Marin Allgood Obituary, Death – Marin Allgood has sadly passed away. If Marin Allgood had been a normal man, we would have had a negative reaction. The answer must be affirmative since Marin would not have accepted a different statement. But as I’m sure many others who have followed the recent expansion of Croatian pathology would agree, it won’t be the same without him.
All of his friends will need some time to adjust to his sudden departure, which happened just a few days before his 44th birthday. Afterward, we’ll be able to travel the routes that our beloved Marin has planned and imagined. Whether or if this is genuinely possible won’t be known for sure for some time. Yet since we owe everything to Marin and his legacy, we must continue where Marin left off. I’ll try to remember that and occasionally look up at the sentence I wrote on my wall from Samuel Beckett’s 1953 play The Unnamable: “… you must go on, I can’t go on, I’ll carry on.”
I met Marin on one of my early 1990s visits to Zagreb. I should also add that I had already been a resident of the US for 20 years at that point and had decided it was time to give something back to my nation. With the aid of my colleagues from the Department of Pathology in Zagreb, Professors Stanko Juki, and Mara Dominis, I was able to save enough money in the US to buy the translation rights for a well-known American pathology textbook.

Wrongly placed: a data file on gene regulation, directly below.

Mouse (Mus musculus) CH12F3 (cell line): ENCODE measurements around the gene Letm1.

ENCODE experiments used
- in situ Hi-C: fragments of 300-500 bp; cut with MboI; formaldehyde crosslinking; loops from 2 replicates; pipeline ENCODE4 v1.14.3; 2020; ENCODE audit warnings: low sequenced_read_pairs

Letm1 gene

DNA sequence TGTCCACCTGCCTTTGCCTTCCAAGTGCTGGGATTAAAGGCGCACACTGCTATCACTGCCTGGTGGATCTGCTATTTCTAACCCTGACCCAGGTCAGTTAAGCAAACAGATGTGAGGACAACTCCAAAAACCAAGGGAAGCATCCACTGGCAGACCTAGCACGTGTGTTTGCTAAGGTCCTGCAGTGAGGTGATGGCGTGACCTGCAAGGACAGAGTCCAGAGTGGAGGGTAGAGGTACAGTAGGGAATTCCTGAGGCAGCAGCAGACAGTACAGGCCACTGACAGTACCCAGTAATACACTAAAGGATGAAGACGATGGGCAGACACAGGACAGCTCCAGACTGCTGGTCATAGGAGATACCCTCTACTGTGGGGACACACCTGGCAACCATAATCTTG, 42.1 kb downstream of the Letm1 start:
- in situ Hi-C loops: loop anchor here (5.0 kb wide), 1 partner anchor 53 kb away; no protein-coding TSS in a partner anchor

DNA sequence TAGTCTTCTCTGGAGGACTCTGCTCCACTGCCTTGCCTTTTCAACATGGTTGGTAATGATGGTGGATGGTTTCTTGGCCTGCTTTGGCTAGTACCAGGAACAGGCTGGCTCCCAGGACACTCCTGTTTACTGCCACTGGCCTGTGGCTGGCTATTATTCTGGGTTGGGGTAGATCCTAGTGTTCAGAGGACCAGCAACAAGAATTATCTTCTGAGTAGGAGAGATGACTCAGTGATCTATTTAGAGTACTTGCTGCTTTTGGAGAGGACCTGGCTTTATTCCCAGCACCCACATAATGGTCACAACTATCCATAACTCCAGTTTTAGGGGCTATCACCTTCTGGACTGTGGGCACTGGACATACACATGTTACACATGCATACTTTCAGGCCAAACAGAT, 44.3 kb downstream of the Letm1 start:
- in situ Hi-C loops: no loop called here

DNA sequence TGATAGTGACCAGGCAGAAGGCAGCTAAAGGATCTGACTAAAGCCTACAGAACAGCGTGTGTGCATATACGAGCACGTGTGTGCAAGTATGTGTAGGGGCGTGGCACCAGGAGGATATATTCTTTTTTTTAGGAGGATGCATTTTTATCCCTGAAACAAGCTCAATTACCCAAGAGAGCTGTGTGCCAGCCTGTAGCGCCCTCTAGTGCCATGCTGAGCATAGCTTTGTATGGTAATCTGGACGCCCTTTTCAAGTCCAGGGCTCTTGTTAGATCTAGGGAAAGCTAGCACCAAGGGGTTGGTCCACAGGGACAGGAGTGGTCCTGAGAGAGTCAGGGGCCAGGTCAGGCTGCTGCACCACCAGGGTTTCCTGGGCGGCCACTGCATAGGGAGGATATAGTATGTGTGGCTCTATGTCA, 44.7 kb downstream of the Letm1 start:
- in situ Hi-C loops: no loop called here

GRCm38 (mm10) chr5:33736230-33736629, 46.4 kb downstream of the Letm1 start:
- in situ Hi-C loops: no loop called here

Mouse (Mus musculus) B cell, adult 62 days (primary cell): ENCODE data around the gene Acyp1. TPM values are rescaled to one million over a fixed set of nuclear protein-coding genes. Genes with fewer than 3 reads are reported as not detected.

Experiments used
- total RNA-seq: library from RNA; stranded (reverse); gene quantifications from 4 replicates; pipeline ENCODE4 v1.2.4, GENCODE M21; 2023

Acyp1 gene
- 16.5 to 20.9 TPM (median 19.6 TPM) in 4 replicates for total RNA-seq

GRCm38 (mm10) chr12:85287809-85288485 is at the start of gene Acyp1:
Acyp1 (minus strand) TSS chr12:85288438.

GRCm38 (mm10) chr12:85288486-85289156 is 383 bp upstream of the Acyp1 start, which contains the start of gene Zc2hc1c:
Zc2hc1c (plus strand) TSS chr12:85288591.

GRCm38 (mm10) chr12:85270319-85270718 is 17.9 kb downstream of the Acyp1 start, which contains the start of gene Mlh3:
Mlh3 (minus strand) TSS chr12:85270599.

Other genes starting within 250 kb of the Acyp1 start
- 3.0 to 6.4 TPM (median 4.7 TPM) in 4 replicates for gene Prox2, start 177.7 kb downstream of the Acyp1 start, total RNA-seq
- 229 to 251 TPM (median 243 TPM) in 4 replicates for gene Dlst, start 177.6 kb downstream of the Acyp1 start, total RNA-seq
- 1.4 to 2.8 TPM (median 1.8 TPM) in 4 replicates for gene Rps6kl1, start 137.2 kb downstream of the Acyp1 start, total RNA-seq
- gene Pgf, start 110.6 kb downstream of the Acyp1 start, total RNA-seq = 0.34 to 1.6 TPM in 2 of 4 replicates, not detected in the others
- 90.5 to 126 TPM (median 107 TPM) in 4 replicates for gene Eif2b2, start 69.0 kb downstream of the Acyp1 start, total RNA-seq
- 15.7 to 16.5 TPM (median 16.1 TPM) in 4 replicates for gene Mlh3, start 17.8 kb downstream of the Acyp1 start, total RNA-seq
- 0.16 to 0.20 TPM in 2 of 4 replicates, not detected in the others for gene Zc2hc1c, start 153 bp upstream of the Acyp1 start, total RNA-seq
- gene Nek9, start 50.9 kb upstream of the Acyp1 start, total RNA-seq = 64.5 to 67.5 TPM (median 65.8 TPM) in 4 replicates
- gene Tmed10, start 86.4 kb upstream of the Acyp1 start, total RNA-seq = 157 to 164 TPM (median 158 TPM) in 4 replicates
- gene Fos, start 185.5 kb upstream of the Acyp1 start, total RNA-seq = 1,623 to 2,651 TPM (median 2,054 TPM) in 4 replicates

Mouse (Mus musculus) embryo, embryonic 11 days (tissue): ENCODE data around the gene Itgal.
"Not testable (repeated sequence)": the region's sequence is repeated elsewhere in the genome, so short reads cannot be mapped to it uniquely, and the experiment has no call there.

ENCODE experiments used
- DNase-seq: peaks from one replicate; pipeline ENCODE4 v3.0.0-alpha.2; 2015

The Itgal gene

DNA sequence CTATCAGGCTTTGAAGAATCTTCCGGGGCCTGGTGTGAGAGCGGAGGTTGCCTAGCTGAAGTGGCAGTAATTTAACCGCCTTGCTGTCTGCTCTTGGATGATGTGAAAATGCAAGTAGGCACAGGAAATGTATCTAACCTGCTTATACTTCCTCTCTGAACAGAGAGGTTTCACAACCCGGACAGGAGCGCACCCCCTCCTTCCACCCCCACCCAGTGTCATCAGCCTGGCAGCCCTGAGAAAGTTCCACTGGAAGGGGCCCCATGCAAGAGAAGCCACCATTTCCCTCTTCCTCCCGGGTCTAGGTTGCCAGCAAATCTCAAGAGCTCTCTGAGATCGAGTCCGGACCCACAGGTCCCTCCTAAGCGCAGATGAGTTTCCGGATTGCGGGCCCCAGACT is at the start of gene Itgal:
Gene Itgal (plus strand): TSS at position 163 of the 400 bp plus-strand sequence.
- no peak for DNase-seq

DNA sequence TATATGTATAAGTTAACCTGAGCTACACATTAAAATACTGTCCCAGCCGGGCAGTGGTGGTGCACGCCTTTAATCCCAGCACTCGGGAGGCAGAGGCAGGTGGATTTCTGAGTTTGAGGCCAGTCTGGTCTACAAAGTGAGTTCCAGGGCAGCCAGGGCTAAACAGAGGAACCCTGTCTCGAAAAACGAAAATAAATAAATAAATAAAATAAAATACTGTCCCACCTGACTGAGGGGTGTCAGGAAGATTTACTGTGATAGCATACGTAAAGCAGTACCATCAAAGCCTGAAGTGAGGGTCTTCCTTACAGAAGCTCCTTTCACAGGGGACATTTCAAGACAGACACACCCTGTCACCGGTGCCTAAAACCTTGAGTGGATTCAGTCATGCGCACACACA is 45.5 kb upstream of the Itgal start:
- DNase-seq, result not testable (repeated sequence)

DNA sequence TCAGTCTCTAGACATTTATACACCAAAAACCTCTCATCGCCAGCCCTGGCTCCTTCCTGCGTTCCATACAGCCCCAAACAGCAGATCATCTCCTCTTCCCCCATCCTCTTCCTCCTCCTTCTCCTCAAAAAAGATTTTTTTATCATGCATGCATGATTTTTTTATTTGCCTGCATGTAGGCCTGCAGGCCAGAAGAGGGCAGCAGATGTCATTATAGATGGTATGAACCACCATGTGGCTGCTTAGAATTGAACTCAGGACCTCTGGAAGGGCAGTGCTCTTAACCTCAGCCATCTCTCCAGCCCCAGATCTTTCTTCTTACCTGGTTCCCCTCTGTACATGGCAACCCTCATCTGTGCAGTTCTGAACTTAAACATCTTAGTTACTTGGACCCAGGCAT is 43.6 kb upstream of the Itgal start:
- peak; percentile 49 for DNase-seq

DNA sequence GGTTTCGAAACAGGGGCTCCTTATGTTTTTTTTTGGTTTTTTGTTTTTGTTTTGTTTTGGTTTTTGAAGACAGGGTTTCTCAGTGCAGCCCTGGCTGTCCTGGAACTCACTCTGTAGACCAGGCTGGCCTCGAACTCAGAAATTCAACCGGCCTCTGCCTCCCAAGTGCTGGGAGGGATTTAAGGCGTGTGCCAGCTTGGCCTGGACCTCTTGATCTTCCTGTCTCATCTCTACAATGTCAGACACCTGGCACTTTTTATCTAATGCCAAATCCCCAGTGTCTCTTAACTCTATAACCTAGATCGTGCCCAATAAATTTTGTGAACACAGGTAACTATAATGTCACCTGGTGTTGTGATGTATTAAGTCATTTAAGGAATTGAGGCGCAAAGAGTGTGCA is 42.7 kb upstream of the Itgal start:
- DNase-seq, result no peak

The Robbins pathology textbook was swiftly translated into Croatian by them and their coworkers. To advance pathology education in Croatia, we completely overhauled the pathology course at the Zagreb Medical School and incorporated computer-based teaching strategies. Dr. Marin Nola, a young visionary enthusiast, accidentally assisted our efforts at this precise moment.
He had finished his pathology training and was ready to take on important responsibilities. The rest, as they say, is history. Outside of the classroom, Marin continued to teach; in a true sense, one could say that he lived pathology. He developed a number of innovations, the bulk of which was enthusiastically embraced by the students, in addition to publications on teaching pathology and research into the exam questions.
His inbox was continually inundated with fresh ideas for increasing pathology instruction and helping students become better doctors. He enjoyed discussing education. For example, he was developing a “question bank for academics” at the time of his death that would include at least 5000 questions that had previously received approval in Croatia and the US and would cover every aspect of pathology. Are these inquiries concluded, or will his records be seized?